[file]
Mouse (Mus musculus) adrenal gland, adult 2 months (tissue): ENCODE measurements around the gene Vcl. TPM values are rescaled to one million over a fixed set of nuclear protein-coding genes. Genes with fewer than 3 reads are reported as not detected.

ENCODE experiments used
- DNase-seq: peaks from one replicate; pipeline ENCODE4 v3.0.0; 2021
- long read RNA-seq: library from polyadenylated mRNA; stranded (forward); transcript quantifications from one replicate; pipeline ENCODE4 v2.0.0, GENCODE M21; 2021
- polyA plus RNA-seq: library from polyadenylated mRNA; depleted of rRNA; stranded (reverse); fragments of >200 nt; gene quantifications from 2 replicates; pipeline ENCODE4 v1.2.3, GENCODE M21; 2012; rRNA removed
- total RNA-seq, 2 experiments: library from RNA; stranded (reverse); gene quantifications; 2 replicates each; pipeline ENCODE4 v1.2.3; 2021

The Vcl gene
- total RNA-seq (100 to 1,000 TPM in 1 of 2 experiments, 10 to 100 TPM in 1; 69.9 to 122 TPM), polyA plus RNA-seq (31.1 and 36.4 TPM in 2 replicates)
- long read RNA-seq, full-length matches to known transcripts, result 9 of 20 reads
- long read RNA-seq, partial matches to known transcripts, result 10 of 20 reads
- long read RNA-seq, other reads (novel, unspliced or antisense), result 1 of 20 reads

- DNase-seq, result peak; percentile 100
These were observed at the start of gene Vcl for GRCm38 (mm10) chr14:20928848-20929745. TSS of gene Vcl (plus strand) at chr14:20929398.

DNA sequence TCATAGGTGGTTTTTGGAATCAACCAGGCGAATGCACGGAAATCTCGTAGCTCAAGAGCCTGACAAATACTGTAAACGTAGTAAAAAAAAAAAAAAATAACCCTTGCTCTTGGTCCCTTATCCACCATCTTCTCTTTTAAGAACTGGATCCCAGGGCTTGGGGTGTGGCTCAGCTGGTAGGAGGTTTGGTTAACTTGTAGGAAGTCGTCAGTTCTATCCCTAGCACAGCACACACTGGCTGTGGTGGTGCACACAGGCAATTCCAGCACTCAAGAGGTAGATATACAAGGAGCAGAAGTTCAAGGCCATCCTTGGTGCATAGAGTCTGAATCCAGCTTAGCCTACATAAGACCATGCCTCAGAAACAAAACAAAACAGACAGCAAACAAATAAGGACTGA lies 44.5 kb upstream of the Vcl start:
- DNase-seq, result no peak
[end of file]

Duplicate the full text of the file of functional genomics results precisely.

Mouse (Mus musculus) adrenal gland, adult 2 months (tissue): ENCODE measurements around the gene Vcl. TPM values are rescaled to one million over a fixed set of nuclear protein-coding genes. Genes with fewer than 3 reads are reported as not detected.

ENCODE experiments used
- DNase-seq: peaks from one replicate; pipeline ENCODE4 v3.0.0; 2021
- long read RNA-seq: library from polyadenylated mRNA; stranded (forward); transcript quantifications from one replicate; pipeline ENCODE4 v2.0.0, GENCODE M21; 2021
- polyA plus RNA-seq: library from polyadenylated mRNA; depleted of rRNA; stranded (reverse); fragments of >200 nt; gene quantifications from 2 replicates; pipeline ENCODE4 v1.2.3, GENCODE M21; 2012; rRNA removed
- total RNA-seq, 2 experiments: library from RNA; stranded (reverse); gene quantifications; 2 replicates each; pipeline ENCODE4 v1.2.3; 2021

The Vcl gene
- total RNA-seq (100 to 1,000 TPM in 1 of 2 experiments, 10 to 100 TPM in 1; 69.9 to 122 TPM), polyA plus RNA-seq (31.1 and 36.4 TPM in 2 replicates)
- long read RNA-seq, full-length matches to known transcripts, result 9 of 20 reads
- long read RNA-seq, partial matches to known transcripts, result 10 of 20 reads
- long read RNA-seq, other reads (novel, unspliced or antisense), result 1 of 20 reads

- DNase-seq, result peak; percentile 100
These were observed at the start of gene Vcl for GRCm38 (mm10) chr14:20928848-20929745. TSS of gene Vcl (plus strand) at chr14:20929398.

DNA sequence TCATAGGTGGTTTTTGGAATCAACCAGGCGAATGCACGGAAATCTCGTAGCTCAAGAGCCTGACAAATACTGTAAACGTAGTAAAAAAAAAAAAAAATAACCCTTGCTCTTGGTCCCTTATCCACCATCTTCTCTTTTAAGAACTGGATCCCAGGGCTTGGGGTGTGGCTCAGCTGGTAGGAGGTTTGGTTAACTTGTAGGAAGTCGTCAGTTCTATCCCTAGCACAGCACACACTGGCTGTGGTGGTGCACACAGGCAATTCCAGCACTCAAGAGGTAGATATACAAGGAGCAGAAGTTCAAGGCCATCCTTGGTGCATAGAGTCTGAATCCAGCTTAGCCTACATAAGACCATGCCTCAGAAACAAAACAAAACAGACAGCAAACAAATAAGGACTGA lies 44.5 kb upstream of the Vcl start:
- DNase-seq, result no peak